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Fake states 'New Nevada' and 'New California' in spotlight

The Nevada Legislature building is located in Carson City, Nevada
The Nevada Capitol building in Carson City on a cold, snowy February night in 2019
The Nevada Capitol building in Carson City on a cold, snowy February night in 2019
This is an aerial picture of the Hoover dam which creates Lake Mead
This is a picture of the iconic sign as seem in Reno, NV
Posted at 11:40 PM, Dec 11, 2020
and last updated 2020-12-12 02:55:57-05

LAS VEGAS (KTNV) — The Supreme Court of the United States rejected a lawsuit filed by the state of Texas in an effort to overturn the presidential election, but two other 'states' listed in joining the legal fight 'New Nevada' and 'New California' are making headlines and drawing jokes online.

Robert E. Thomas III, an attorney representing "New Nevada" and "New California" filed a 13-page amicus brief Friday.


According to the brief, the pretend states are "directly impacted by the arbitrary and capricious changes in election laws and procedures occur with unfortunate regularity in the current states of California and Nevada."

In the end, the Supreme Court did not take up the amicus brief.

"It is very disappointing, I've been a lawyer for 40 something odd years and I really expected they would take Texas' lawsuit," said Thomas in an interview with 13 Investigates.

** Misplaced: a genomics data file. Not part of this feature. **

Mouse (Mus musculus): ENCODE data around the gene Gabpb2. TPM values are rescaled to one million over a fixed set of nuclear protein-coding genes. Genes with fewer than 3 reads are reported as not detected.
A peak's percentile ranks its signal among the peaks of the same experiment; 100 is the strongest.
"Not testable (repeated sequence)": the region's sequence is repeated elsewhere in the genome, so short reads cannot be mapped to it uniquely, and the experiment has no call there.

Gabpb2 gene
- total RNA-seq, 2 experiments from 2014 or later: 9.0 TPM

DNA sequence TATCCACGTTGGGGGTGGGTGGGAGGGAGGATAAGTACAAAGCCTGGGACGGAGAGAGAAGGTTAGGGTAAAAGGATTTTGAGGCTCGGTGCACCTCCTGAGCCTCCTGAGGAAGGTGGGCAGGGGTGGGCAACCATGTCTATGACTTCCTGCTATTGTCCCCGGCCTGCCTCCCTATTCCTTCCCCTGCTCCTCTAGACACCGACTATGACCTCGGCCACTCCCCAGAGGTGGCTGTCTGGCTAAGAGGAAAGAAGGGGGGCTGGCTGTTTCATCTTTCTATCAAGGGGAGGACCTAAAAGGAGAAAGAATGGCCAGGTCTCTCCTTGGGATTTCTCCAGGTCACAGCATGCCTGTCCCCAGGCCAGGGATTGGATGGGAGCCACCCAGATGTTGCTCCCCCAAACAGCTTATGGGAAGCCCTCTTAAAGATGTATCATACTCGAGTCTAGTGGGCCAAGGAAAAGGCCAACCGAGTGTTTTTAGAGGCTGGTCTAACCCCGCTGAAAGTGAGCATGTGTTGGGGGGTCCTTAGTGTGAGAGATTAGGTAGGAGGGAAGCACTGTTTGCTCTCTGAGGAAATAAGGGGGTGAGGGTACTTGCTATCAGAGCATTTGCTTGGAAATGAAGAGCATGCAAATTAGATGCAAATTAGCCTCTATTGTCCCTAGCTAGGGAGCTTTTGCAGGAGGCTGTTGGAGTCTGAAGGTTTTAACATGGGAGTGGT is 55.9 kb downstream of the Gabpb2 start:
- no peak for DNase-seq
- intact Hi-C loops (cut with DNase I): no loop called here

Despite the legal loss, Thomas says it is time to consider splitting up the Silver State, specifically liberal-leaning Clark County, in an effort to balance political will and power.

"We are being overruled by everything we do by Clark County and we're being roughshod, there is absolutely no restraint on how Clark County runs roughshod over the rest of the state," explained Thomas.

RELATED: Fake states 'New Nevada,' New California' join Texas lawsuit to overturn Election Day results

In a separate effort, parts of California would be broken off to form "New California."

"The purpose of this is to restore a voice among those of us who have lost our voice," explained Thomas.

Thomas says the power to split up existing states comes from a specific section of the US Constitution.

A state split has to be approved by the existing state legislature and then a follow-up approval vote by Congress.

"I don't think there is any sense that either of the existing states would be OK with this," said Rebecca Gill, a professor at UNLV.

Gill says the "New Nevada" deal does not make much legal sense and believes the effort will not move forward very far.

Thomas expects California lawmakers to take possible action on a state split by as early as Feb. 2021.

Thomas notes that the legal window to split Nevada has passed for the upcoming legislative session in 2021 and won't likely see action until 2023.

Social media began to make fun of the idea on Friday.

Twitter account Las Vegas Locally and others had some ideas about the proposed new state.

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